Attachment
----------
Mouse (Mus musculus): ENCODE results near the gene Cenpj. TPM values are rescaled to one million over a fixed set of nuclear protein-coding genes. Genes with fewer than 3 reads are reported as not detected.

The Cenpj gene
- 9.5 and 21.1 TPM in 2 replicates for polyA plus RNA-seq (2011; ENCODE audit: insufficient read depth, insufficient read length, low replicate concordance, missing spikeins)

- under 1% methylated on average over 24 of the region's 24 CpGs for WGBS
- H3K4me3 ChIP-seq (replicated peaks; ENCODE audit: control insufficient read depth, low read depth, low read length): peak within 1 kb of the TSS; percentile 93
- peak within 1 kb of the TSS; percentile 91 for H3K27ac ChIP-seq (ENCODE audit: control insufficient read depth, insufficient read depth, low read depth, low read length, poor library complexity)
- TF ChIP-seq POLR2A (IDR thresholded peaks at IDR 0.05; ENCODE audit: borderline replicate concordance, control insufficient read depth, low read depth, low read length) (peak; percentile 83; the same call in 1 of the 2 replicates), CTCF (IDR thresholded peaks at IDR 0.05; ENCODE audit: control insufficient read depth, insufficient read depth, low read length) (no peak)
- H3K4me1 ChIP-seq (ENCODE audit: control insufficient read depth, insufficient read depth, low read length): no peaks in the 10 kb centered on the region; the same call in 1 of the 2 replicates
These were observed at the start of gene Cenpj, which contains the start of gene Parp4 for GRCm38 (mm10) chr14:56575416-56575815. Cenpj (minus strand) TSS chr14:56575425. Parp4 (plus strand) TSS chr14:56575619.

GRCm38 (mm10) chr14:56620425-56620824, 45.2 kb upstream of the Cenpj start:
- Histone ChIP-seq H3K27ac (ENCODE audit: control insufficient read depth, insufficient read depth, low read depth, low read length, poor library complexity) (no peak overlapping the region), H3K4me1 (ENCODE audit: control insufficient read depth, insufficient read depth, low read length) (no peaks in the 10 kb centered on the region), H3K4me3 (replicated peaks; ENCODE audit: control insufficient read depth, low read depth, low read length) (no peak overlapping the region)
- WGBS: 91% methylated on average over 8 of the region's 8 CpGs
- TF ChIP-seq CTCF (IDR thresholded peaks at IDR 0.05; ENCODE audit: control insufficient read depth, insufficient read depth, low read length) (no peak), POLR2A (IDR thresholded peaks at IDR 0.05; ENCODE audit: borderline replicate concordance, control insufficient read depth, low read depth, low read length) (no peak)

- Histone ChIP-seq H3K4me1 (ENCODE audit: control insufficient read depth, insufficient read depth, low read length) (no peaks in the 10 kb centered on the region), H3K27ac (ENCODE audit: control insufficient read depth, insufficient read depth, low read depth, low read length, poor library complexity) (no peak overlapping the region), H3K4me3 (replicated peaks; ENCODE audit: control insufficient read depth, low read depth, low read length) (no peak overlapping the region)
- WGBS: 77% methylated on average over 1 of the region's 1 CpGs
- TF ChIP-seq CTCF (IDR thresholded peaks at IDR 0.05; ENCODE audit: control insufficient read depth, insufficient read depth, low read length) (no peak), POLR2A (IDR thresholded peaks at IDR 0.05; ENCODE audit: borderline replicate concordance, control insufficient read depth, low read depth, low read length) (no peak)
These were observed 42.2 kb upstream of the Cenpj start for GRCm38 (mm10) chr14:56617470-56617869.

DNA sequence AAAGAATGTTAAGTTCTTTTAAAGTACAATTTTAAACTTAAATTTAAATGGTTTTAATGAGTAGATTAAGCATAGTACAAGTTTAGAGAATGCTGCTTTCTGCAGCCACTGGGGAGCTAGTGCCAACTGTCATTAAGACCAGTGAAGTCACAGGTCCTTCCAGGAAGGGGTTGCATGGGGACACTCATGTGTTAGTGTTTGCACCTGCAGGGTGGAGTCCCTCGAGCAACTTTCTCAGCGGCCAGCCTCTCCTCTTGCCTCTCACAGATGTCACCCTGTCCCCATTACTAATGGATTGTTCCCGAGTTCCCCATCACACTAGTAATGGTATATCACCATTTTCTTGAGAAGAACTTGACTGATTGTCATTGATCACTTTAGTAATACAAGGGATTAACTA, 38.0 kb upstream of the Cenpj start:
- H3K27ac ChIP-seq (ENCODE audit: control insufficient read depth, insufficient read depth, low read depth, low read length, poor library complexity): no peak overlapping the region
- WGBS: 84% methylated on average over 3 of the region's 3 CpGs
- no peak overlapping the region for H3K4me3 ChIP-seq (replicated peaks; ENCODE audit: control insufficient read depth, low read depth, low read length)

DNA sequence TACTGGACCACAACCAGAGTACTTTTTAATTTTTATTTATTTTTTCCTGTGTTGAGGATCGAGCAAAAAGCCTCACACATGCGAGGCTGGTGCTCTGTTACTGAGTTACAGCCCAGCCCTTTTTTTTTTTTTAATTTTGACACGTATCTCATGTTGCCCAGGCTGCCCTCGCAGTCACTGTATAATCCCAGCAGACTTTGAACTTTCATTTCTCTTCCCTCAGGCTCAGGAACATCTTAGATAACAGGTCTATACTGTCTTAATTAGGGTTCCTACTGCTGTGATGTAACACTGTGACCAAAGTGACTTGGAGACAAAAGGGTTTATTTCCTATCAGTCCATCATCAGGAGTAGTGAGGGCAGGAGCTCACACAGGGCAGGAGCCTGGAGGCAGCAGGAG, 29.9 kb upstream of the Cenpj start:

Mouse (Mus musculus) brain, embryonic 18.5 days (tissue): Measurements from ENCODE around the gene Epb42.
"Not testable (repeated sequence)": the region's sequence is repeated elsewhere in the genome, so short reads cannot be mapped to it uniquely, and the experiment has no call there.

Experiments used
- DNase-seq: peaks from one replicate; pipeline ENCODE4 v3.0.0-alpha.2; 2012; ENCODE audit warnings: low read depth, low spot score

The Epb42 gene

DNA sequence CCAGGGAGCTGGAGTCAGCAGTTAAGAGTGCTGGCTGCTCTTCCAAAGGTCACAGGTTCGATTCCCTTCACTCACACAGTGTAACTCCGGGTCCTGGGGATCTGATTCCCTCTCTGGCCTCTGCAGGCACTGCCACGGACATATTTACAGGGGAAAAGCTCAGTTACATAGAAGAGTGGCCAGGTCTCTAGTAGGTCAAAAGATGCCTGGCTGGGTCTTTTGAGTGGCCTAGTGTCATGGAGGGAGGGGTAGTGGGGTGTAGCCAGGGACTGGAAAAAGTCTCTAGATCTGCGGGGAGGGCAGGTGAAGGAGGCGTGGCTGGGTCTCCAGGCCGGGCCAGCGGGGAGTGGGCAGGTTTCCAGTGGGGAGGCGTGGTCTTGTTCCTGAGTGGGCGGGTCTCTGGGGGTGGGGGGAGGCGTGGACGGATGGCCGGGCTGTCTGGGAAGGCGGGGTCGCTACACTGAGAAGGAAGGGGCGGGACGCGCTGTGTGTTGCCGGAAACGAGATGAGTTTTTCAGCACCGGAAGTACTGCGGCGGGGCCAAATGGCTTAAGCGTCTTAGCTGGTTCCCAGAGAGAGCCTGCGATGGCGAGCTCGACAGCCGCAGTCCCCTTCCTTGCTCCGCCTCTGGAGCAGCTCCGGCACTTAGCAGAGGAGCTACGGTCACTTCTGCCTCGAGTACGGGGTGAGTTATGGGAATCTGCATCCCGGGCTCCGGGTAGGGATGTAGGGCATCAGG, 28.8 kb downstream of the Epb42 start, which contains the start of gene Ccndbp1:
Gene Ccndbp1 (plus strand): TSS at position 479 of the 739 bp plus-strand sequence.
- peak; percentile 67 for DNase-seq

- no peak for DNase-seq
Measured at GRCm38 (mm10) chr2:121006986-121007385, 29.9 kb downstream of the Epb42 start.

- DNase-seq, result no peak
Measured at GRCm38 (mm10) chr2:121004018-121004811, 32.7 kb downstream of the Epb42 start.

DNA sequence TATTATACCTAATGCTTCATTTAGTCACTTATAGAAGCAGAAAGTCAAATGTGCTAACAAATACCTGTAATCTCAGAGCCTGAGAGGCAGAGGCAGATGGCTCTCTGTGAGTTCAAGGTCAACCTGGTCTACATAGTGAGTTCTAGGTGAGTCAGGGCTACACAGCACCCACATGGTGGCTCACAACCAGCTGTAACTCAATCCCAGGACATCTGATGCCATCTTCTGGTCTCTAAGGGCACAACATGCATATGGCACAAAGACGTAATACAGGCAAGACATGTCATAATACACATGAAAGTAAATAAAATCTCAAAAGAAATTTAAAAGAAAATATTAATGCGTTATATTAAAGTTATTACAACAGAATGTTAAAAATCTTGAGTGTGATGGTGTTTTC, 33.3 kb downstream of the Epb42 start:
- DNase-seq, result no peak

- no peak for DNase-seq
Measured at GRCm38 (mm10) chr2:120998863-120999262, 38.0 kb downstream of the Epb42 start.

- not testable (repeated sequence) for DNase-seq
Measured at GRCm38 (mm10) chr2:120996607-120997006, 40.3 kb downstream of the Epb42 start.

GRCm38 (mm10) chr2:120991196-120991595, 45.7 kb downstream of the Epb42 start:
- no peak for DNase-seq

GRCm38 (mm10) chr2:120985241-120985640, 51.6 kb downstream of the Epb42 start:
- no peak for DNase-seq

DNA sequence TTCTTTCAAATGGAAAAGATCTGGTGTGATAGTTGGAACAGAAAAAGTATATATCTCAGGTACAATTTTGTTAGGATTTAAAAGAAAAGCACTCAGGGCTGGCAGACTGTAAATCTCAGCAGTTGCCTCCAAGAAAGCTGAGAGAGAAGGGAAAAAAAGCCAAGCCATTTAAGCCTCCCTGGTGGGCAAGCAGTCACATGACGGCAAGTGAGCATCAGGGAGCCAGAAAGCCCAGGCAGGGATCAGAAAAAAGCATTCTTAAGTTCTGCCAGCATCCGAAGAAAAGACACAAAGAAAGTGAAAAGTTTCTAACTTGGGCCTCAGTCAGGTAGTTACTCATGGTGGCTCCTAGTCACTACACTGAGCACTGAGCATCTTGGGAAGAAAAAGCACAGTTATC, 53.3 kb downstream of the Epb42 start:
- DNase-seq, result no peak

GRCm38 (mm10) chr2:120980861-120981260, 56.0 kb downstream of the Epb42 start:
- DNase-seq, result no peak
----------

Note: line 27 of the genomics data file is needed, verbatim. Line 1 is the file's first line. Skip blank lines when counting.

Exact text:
The Epb42 gene